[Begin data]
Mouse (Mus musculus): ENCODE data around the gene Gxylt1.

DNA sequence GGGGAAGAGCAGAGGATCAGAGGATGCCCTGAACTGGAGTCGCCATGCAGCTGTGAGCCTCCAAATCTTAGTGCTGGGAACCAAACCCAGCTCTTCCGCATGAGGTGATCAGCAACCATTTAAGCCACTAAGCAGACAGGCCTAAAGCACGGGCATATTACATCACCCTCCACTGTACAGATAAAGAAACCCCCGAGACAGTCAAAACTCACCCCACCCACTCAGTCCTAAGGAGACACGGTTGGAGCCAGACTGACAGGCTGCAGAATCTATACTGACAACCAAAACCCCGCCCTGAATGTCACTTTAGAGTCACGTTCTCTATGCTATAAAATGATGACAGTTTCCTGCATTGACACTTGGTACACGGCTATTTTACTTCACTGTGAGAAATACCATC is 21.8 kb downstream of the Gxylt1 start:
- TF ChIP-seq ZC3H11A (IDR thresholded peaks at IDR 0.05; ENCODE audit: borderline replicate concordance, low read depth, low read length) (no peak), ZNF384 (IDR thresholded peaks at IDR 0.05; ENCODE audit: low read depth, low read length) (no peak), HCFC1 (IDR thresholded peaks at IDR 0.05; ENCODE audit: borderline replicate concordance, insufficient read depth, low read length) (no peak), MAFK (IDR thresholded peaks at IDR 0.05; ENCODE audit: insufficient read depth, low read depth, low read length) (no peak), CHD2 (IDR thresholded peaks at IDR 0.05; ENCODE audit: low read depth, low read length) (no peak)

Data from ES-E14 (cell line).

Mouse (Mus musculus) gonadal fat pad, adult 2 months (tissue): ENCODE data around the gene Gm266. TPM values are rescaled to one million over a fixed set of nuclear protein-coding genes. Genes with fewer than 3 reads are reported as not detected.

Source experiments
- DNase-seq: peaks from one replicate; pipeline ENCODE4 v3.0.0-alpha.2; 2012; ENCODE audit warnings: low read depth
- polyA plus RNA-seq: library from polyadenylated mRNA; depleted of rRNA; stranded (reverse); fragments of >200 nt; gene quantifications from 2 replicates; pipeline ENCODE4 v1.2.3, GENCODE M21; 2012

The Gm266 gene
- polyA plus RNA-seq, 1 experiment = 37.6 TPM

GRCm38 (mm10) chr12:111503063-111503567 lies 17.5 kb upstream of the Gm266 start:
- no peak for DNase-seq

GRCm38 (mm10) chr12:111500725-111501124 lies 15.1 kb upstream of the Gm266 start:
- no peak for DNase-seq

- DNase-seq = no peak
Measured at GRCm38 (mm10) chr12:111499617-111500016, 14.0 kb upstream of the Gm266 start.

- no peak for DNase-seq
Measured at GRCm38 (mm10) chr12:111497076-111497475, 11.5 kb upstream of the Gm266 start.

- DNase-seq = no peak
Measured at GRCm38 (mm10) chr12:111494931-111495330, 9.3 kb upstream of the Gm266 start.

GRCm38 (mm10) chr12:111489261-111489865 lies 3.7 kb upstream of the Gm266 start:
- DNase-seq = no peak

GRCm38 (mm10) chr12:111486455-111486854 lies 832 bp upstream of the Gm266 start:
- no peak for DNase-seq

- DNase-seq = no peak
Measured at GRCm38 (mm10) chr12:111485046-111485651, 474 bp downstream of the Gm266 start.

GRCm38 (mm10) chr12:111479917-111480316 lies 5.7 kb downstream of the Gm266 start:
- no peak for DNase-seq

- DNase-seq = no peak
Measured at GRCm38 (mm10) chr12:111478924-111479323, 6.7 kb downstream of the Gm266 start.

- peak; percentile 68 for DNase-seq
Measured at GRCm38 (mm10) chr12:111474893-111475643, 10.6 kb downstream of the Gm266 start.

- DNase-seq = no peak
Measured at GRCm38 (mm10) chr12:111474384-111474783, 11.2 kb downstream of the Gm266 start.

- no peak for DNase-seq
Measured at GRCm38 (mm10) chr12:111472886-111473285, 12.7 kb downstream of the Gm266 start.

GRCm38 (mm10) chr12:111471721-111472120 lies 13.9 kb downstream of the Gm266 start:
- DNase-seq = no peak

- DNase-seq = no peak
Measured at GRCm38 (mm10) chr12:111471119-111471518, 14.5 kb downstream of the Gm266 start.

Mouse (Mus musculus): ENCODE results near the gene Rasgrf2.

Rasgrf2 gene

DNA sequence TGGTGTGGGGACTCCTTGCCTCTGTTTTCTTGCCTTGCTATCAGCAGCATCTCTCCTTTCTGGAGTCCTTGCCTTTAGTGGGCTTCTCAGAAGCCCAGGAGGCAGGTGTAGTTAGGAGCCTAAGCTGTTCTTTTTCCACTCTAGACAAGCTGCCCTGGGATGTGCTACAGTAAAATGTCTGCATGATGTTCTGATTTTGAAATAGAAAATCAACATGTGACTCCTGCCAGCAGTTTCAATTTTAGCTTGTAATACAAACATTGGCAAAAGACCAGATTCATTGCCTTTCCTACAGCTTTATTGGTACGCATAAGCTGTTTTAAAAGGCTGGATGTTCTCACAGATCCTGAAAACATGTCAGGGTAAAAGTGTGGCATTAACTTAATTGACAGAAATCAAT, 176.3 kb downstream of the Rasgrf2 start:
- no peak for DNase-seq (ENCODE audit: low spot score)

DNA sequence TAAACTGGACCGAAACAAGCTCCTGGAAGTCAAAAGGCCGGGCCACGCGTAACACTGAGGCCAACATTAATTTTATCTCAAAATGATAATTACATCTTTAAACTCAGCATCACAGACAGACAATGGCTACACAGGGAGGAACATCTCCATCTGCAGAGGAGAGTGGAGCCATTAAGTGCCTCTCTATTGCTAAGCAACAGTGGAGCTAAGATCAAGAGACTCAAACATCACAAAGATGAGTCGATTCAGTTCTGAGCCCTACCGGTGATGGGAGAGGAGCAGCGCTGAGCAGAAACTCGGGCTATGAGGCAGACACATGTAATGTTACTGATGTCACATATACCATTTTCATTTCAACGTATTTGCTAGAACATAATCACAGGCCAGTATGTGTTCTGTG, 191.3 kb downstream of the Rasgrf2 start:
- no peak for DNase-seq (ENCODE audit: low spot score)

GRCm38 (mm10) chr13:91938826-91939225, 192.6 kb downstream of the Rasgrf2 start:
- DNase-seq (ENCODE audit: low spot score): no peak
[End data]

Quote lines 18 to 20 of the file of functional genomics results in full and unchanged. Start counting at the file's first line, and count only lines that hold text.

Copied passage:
Measured at GRCm38 (mm10) chr12:111497076-111497475, 11.5 kb upstream of the Gm266 start.

- DNase-seq = no peak
Measured at GRCm38 (mm10) chr12:111494931-111495330, 9.3 kb upstream of the Gm266 start.